How do you feel about feminism? Have you ever called yourself a feminist?
I had the privilege yesterday of attending (and presenting at) a conference looking at Women in Education, called the WomenED Unconference. My feelings about the conference in some ways mirrored my feelings about feminism: it sounded like a no-brainer, but I was concerned it might end up being a) uncomfortably touchy-feely or b)angry and man-bashy. I knew one thing though: I was intrigued. Before the conference, I checked with the organisers that men were allowed. Their reply that men were both allowed and ‘encouraged’ reassured me that this wouldn’t just be another case of women ironically ‘doing the thing they were moaning about’.
With no idea what to expect, I turned up to Microsoft HQ in London, which was the sponsor for the event. A bevy of women of all sizes, shapes, colours and ages gathered. (Well, not exactly, but a reasonable cross-section, in my opinion.) I looked around for the men. I saw two, maybe three.
We entered the main auditorium for the initial speeches and some of my fears about being uncomfortable began to grow. In the introduction, we were told that the company sponsoring the event had kindly provided the venue, food and drinks and the crowd applauded as we were told to ‘thank the man who paid for it all’. Did this not feel slightly ironic to anyone else? I have no doubt that (good) conferences cost money, and that the chance to be sponsored by such a high profile company must have seemed like an amazing opportunity for WomenED. But to put it in those terms smacked, to me, of something ever-so-slightly off. Perhaps I was being too sensitive.
Philip, the Microsoft representative for the day, took to the floor to much applause. He asked us to get to our feet and my sense of unease increased tenfold. So unfolded the oddest three minutes of my life for a while (and, to give you a benchmark, I’m currently researching erotica). We clapped and stomped and he rapped. A roomful of women who were there to dispute the male domination of education obediently got their feet and shouted words like ‘fun!’ while a man rapped about what an enormous corporation could do for THEM. I hate to think that it helped that he was attractive, but I’m still struggling to find reasons why this happened. Is it because we were all being polite? Didn’t want to make a fuss? Didn’t see the sinister/ridiculous side? And, horribly, aren’t those all the reasons women have been historically steamrollered into subordinance?
Luckily, the next speaker was Sue Cowley and she immediately put everyone at ease by explaining her fears about speaking. There’s something very ‘meta’ about listening to someone speaking about thinking about speaking and, whilst I think it was right for this audience, the sentiment of ‘be 10% braver’ which seemed to recur throughout the day (‘Women….just do it! Stop waiting! Take the leap!) never resonated with me. I’ve never had a problem taking the leap, it seems entirely logical that trying things is the first step to (sometimes) achieving things. What has always been more of an issue is the idiots I have to encounter in the process. I darkly wonder if we are perpetuating this view by repeating it, that by saying to women ‘ignore the demons that tell you you’re not good enough’ we’re actually summoning them. “Everyone else has these fears and doubts? ” you think. “That’s normal,” you think. “I’m not good enough either” you begin to think, a little like the child who hear only the last three words of ‘Don’t touch the cookies’.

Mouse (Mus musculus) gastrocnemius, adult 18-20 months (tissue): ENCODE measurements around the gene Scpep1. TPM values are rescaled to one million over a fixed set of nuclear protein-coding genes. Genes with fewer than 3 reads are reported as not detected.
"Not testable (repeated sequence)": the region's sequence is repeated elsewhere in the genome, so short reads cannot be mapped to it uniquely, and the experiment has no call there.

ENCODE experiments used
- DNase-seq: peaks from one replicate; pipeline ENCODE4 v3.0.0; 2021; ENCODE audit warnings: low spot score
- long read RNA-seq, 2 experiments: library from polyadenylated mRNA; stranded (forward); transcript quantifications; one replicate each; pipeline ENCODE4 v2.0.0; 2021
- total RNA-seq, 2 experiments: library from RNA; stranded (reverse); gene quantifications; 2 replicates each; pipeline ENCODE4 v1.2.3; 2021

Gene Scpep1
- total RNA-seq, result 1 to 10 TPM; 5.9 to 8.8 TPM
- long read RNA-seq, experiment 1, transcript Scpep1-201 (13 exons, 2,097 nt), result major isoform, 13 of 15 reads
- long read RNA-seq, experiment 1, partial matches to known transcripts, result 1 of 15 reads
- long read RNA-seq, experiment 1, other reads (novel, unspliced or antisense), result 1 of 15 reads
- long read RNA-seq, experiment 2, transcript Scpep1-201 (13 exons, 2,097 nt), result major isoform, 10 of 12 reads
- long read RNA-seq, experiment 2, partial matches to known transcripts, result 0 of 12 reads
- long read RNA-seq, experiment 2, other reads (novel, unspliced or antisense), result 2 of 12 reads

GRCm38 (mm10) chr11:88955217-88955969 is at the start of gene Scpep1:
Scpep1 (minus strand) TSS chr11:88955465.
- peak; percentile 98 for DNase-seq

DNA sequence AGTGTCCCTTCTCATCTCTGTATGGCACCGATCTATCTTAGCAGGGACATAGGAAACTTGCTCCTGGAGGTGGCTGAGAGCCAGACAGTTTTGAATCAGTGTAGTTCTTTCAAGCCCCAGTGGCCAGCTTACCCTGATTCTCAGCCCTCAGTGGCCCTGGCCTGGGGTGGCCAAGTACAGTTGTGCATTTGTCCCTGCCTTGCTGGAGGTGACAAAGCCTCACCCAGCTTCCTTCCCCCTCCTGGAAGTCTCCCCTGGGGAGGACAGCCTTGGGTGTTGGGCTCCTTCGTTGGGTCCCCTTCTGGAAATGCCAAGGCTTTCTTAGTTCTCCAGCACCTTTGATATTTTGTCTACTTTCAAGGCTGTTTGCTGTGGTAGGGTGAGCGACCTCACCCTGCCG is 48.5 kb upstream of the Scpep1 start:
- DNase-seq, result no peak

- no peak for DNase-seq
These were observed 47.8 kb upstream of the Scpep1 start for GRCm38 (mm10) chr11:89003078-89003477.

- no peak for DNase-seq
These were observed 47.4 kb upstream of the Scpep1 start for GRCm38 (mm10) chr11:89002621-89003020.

Sue’s speech went down excellently and she finished by standing to recite the lyrics of ‘I Am Woman, Hear Me Roar’, a song she confessed had always held deep feelings for her. As she joked about not singing the song ‘because I’ll clear the room’ someone shouted ‘BE BRAVE!’. Sue gamely sang it.
I absolutely shuddered. Why? I cannot express how strongly I feel about this: this is not what we need to be brave about. Singing a song in front of an audience merely because it scares you achieves nothing beyond, perhaps, giving you a sense of achievement. It might even cause the audience to respect you a little more (but often the opposite). But being brave is not about the things that don’t matter, it’s about the things that do. Be brave enough to apply for that job, be brave enough to tell someone they’re sexually harrassing you, be brave enough to write that book (something Sue did talk about, excellently). But singing? It’s not changing the world. It’s not even changing you. I would argue that you only have so much energy for acts of courage. Save them for the things that make a difference.
The theme of ‘making a fool of yourself’ continued in other sessions, too, where audience participation, wearing silly wigs, being photographed whilst dancing or completing blindfold tasks was meant to illustrate ‘vulnerability’. I feel this in entirely missing the point – we are all adults, we have all felt vulnerable, we understand that this should not preclude us from leadership. All these activities do is alienate people, like me, who want to be a quiet revolutionary, a leader who enjoys working on their own, or a strategic planner who discusses publicly only when they have carefully thought things out privately. ‘Support through networking’ is important, and this was one of the aims of the day, but we must acknowledge that plenty of people don’t need this constant cheerleading from others, and indeed find it irritating and distracting.